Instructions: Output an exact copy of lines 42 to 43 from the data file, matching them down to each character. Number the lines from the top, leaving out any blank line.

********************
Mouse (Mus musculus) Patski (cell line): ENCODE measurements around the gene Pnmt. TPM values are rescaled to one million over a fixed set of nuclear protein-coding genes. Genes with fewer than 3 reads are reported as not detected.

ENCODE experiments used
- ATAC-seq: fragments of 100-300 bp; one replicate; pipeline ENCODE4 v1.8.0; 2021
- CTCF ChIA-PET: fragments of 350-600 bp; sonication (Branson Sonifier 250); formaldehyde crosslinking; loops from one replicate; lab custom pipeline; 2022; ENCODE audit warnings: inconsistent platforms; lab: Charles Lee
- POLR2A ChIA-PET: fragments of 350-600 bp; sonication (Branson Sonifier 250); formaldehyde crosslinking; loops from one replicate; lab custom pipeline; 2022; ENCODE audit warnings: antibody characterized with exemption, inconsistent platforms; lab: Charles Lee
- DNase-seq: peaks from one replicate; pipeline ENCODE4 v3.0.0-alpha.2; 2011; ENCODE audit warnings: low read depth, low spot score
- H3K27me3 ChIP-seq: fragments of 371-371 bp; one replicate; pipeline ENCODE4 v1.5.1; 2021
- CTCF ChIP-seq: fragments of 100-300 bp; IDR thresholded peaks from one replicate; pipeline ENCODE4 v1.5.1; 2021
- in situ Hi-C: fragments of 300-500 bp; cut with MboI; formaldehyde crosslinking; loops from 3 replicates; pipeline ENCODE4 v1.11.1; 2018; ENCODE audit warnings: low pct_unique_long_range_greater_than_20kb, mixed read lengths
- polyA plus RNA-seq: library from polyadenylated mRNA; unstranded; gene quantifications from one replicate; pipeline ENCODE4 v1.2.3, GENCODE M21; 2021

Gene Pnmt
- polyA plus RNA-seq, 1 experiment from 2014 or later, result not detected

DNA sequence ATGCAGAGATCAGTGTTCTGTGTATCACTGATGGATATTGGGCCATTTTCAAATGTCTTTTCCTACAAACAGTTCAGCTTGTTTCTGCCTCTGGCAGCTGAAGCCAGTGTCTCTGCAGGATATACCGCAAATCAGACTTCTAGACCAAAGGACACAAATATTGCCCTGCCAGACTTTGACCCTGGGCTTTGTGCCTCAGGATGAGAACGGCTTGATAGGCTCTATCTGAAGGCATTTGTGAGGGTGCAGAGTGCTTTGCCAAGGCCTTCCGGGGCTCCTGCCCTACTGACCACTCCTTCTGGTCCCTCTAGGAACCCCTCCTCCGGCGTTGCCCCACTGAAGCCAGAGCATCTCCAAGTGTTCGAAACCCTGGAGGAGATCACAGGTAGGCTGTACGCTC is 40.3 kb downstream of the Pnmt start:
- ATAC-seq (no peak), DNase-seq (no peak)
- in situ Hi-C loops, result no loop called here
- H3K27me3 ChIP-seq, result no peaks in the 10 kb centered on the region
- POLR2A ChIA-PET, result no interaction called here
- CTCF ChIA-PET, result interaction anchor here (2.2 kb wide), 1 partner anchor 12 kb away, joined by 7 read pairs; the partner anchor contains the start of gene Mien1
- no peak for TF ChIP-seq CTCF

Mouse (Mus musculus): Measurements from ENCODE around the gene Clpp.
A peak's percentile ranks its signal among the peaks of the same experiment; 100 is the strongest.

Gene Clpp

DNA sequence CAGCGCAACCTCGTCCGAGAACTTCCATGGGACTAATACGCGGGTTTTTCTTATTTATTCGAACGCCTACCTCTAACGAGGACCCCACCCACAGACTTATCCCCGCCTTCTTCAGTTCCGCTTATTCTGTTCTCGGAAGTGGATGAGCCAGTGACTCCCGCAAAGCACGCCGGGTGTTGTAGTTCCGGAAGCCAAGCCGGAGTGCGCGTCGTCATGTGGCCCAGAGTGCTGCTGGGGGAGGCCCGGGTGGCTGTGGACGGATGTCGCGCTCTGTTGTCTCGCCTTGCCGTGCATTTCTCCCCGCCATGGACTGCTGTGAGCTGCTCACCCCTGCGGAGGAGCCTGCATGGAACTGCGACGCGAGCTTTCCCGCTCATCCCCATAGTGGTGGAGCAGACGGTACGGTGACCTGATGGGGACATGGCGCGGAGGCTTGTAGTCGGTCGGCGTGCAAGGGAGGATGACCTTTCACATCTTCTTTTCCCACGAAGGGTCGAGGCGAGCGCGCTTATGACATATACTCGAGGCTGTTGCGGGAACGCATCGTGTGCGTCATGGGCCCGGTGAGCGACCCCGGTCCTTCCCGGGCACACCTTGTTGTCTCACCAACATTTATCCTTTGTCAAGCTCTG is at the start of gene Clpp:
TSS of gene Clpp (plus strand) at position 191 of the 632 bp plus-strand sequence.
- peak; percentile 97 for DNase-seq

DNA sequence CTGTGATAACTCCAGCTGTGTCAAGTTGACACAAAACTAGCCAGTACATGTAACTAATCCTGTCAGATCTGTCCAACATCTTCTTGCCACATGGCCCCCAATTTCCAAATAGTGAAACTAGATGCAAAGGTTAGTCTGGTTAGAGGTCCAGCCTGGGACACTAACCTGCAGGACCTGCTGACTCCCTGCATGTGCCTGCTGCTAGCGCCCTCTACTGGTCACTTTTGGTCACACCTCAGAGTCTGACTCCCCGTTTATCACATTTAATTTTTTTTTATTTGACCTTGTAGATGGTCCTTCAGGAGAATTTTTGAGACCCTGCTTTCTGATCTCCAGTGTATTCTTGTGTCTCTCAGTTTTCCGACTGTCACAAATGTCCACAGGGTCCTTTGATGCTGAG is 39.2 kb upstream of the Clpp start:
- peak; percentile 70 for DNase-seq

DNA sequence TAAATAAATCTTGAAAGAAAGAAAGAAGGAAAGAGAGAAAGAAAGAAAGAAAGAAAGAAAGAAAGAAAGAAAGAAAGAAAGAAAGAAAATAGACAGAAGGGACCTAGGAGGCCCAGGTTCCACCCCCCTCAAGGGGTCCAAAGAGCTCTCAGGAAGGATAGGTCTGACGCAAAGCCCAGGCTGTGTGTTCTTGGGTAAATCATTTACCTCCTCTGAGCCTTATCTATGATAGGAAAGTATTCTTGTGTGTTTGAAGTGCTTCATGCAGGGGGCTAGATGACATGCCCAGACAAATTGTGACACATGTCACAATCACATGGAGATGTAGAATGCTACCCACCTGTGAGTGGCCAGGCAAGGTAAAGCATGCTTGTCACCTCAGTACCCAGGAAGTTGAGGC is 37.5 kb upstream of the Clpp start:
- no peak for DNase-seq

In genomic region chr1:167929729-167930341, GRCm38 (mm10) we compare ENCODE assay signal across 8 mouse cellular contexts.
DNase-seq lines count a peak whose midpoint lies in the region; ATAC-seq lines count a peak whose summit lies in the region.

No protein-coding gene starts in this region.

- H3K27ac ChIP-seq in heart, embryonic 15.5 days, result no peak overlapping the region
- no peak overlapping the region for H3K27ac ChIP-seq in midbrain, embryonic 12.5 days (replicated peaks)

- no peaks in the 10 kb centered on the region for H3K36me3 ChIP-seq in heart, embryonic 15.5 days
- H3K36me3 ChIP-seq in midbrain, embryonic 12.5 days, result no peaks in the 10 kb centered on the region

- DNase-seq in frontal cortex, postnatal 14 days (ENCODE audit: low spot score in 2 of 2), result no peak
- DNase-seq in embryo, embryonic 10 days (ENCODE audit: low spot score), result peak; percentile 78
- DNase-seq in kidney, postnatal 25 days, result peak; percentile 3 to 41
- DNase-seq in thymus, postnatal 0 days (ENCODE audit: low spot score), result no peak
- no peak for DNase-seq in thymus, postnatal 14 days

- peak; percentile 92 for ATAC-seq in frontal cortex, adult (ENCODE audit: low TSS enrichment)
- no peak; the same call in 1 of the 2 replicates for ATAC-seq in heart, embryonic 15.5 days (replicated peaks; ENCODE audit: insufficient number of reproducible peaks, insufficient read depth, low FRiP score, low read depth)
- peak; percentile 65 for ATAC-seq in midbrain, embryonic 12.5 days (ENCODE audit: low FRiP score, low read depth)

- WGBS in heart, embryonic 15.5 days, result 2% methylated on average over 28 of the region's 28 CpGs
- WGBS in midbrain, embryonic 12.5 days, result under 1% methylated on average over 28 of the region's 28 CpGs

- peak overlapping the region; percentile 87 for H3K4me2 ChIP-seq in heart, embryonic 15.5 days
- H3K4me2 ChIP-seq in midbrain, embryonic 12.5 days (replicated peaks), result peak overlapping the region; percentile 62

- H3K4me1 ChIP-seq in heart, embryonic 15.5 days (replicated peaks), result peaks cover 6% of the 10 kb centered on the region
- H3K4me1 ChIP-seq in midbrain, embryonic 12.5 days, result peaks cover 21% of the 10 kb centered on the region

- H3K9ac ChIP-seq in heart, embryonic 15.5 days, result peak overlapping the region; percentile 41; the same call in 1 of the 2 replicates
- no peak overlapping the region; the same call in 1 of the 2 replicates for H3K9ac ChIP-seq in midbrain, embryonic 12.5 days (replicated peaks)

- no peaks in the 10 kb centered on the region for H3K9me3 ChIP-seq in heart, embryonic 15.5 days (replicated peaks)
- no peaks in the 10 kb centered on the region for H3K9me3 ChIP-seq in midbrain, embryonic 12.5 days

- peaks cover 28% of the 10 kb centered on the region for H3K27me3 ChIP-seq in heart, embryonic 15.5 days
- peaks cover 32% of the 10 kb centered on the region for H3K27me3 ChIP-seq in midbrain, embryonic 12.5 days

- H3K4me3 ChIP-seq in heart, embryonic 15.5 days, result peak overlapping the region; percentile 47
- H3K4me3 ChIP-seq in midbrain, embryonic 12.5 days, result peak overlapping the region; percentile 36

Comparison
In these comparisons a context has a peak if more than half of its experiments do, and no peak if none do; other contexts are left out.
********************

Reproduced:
- peak; percentile 92 for ATAC-seq in frontal cortex, adult (ENCODE audit: low TSS enrichment)
- no peak; the same call in 1 of the 2 replicates for ATAC-seq in heart, embryonic 15.5 days (replicated peaks; ENCODE audit: insufficient number of reproducible peaks, insufficient read depth, low FRiP score, low read depth)